FILE - In this Nov. 24, 2017 file photo, British Prime Minister Theresa May, right, speaks with European Council President Donald Tusk, second left, as European Commission President Jean-Claude Juncker looks on during a meeting in Brussels. EU leaders will confront British Prime Minister Theresa May for the second time in three weeks on her government’s plans at an emergency Brexit summit on Wednesday, April 10, 2019, and such gatherings aren’t getting any friendlier. (AP Photo/Geert Vanden Wijngaert, File)

Britain's May makes pre-summit plea for new Brexit delay

April 09, 2019 - 12:38 pm

BRUSSELS (AP) — With nearly everyone fully resigned to Britain's departure from the European Union, two questions took center stage Tuesday: How — and when — to get the U.K. politely out the door.

EU leaders will confront British Prime Minister Theresa May for the second time in three weeks on her government's delayed plans at an emergency Brexit summit on Wednesday, and such gatherings aren't getting any friendlier.

The bloc's leaders have tried to help May over the past two years of negotiations, and even after she missed her hand-picked Brexit date of departure on March 29 because of a parliamentary revolt.

So EU countries, especially France, have become increasingly exasperated with the political division and uncertainty in Britain about a way forward.

On a charm offensive with key leaders, May first flew to Berlin Tuesday to plead for good terms with German Chancellor Angela Merkel and then set off for Paris for an encounter with President Emmanuel Macron, seen as her counterpart with the toughest demands.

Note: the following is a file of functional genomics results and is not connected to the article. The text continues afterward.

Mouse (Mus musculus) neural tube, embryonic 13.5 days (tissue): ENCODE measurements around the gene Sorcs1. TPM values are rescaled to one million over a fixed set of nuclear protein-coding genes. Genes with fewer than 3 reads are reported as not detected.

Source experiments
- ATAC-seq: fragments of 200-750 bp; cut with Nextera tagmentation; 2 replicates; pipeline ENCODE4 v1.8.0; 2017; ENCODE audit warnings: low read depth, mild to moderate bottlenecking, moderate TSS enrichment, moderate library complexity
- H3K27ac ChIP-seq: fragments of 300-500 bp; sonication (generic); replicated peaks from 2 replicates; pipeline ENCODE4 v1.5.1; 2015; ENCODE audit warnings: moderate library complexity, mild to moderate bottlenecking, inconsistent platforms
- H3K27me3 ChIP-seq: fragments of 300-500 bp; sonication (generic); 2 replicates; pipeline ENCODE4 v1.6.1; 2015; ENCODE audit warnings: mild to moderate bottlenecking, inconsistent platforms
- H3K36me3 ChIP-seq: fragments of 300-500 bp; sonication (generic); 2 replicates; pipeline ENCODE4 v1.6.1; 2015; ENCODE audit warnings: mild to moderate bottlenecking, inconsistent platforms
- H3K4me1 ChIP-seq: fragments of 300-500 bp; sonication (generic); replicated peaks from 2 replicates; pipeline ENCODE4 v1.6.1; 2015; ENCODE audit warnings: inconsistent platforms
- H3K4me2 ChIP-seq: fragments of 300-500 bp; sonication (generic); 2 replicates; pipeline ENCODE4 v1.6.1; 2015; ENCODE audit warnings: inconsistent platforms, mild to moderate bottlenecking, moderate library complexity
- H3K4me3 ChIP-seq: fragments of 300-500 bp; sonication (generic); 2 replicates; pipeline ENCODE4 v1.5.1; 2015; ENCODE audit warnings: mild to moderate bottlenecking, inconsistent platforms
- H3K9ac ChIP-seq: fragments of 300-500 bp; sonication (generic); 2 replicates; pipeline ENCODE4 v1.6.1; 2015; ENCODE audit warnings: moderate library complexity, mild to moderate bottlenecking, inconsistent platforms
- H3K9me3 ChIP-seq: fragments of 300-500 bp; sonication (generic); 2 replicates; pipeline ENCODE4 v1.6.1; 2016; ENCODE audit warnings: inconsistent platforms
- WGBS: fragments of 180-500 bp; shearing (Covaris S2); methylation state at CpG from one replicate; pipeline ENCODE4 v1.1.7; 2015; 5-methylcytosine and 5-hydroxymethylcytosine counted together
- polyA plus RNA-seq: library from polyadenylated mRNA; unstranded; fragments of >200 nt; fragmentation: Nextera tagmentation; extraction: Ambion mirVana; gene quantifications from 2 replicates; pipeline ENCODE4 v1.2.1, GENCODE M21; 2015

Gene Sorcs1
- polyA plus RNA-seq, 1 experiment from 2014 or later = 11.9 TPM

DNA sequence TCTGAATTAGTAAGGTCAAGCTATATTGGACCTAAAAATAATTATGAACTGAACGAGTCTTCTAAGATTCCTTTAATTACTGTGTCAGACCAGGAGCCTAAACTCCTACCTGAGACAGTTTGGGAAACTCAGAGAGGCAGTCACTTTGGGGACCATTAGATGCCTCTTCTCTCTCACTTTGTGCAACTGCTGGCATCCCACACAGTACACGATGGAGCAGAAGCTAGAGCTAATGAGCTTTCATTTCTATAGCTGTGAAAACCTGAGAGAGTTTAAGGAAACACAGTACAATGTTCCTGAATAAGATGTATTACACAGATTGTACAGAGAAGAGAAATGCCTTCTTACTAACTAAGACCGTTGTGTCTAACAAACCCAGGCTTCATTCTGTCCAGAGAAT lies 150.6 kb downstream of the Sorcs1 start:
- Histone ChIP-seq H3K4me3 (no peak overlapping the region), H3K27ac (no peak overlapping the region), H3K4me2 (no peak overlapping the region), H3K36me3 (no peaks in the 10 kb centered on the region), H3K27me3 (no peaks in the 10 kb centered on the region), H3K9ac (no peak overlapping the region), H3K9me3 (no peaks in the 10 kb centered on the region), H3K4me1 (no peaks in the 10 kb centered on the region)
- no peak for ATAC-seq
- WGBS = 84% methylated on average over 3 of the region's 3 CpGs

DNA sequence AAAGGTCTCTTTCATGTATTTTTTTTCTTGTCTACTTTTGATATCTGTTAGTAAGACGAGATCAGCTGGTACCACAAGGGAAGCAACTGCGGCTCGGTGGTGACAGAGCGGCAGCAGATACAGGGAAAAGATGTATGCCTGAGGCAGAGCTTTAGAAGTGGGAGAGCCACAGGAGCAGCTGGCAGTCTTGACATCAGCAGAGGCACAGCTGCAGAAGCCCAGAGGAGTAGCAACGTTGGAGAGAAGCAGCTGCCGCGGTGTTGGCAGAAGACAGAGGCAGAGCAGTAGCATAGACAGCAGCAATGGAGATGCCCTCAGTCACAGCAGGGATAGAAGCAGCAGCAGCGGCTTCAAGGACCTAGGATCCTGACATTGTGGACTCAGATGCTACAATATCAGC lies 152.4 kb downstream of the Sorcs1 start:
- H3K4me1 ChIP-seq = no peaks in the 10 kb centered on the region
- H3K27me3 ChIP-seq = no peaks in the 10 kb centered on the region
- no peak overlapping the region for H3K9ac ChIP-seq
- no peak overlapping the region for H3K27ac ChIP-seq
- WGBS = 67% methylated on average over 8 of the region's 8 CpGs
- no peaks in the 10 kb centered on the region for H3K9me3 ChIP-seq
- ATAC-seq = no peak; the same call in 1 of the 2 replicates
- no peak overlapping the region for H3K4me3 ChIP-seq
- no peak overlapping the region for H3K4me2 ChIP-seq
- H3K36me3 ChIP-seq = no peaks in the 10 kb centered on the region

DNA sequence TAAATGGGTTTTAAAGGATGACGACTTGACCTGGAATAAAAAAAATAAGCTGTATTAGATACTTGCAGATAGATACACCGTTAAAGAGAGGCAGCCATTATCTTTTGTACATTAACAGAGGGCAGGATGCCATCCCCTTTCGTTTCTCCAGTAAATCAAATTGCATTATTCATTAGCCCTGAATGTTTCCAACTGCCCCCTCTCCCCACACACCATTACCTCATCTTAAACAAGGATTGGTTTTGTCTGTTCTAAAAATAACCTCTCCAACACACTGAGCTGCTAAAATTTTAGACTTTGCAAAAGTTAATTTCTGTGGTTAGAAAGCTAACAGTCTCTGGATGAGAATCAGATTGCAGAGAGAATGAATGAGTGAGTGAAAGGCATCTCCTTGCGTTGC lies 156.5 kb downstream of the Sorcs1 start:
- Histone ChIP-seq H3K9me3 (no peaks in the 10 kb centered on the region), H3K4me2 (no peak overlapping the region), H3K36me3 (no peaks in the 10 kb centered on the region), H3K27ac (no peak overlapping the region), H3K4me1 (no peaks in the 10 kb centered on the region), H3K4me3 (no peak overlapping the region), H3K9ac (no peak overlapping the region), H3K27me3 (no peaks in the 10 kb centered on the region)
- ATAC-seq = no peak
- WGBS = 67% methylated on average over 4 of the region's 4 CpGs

"France is really trying to play bad cop here," said Larissa Brunner, an analyst at European Policy Center, referring to French insistence that another extension to her deadline must come with strings attached and assurances from London.

May has already obtained a delay until Friday, and she will be asking for another postponement that lasts until June 30 at the special EU summit, all because of the political chaos Brexit has wrought in London.

France, which has had a love-hate relationship with Britain for about 1,000 years, is now at the forefront to get the EU to take some decisive action.

"We won't be able to perpetually live with the exit of Brexit," French Foreign Minister Jean-Yves Le Drian said over the weekend. "At some point there is an exit."

Germany thinks likewise. "There isn't an endless readiness to keep talking about delays so long as there is no substantial progress on the British side," said Michael Roth, Germany's deputy foreign minister.

All eyes are now turned toward Macron, who has it in his power to force Britain to choose between a no-deal Brexit on Friday and cancelling its departure altogether. A drastic cliff-edge departure would have huge costs to businesses and trade across the English Channel and be very cumbersome to travelers as it would hit airports, ports, tariff rules and standard regulations overnight.

EU rules say that any extension to the Brexit deadline needs unanimity among the 27 other member states, and even if smaller member states would be hard-pressed to do it on their own, France has never shied away from being an EU leader — even at the expense of Britain.